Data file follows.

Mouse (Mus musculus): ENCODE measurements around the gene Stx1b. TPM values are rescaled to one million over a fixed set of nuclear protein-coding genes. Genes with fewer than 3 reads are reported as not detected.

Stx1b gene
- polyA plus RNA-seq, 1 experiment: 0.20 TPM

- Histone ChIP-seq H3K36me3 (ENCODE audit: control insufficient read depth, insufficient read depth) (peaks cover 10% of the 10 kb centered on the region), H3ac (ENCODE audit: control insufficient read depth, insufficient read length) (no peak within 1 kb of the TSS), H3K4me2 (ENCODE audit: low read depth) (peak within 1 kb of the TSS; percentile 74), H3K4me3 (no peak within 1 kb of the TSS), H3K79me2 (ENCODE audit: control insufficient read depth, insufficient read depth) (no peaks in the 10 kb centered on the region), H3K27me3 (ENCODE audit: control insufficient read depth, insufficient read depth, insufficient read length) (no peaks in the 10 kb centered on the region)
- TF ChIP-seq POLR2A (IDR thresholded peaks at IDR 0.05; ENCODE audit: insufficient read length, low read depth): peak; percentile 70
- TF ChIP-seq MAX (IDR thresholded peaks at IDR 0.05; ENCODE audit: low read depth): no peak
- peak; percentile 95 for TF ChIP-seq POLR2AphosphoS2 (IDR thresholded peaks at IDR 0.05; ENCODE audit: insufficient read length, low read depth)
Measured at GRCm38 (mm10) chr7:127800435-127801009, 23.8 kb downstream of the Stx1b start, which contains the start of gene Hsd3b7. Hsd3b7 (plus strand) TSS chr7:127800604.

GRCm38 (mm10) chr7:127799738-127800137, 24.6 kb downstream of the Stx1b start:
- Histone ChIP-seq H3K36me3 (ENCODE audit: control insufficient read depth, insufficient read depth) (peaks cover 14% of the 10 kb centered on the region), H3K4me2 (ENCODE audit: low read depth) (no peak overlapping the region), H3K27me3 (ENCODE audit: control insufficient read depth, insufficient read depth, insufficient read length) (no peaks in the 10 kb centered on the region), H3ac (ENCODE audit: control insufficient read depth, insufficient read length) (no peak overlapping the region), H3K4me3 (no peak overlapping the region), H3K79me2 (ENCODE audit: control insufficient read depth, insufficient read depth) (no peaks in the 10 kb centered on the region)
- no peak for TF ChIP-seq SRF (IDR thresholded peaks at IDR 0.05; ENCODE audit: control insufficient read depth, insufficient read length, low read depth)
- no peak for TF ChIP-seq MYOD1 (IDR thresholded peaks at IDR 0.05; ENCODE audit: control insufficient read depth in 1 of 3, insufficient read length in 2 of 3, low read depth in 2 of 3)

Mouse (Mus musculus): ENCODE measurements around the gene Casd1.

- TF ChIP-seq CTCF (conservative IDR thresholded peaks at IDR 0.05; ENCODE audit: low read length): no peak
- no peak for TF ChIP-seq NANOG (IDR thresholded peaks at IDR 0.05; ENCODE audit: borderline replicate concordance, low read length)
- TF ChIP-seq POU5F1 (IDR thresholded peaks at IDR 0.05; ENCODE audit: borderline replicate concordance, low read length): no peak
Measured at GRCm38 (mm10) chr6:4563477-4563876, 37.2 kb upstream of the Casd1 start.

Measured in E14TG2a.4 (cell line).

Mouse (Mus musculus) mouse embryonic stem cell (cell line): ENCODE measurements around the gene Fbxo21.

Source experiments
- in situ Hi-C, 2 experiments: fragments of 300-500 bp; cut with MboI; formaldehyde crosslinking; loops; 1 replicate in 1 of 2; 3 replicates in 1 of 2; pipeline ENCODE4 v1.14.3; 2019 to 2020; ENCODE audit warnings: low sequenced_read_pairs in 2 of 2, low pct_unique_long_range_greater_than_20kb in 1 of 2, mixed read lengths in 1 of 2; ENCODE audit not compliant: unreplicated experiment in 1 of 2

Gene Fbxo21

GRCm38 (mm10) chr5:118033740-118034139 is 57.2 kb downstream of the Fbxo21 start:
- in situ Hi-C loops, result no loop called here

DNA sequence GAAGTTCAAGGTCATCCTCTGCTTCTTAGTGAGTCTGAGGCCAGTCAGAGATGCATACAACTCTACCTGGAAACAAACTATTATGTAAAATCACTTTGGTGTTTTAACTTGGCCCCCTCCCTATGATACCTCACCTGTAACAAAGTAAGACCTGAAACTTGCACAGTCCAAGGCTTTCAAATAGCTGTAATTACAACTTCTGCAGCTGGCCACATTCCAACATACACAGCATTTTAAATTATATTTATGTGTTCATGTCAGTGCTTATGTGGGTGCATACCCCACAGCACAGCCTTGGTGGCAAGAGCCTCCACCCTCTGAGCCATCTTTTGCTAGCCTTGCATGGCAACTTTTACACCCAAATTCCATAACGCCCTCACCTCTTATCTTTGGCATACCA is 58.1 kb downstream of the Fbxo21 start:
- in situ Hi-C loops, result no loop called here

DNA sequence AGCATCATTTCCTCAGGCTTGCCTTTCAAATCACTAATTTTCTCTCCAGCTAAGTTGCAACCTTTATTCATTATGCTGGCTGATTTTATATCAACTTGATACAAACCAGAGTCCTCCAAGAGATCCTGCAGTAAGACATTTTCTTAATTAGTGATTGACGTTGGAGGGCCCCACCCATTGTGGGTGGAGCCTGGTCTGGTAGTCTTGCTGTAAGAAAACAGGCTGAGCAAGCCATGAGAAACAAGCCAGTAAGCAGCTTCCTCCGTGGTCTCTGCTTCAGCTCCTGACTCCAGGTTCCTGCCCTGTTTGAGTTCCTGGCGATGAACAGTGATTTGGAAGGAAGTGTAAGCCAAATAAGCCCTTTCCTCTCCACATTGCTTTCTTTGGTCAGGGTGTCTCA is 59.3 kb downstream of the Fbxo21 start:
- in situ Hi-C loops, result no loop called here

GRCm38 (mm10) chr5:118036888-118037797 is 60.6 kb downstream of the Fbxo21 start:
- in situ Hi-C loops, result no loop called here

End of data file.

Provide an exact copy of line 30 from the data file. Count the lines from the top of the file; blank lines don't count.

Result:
- in situ Hi-C loops, result no loop called here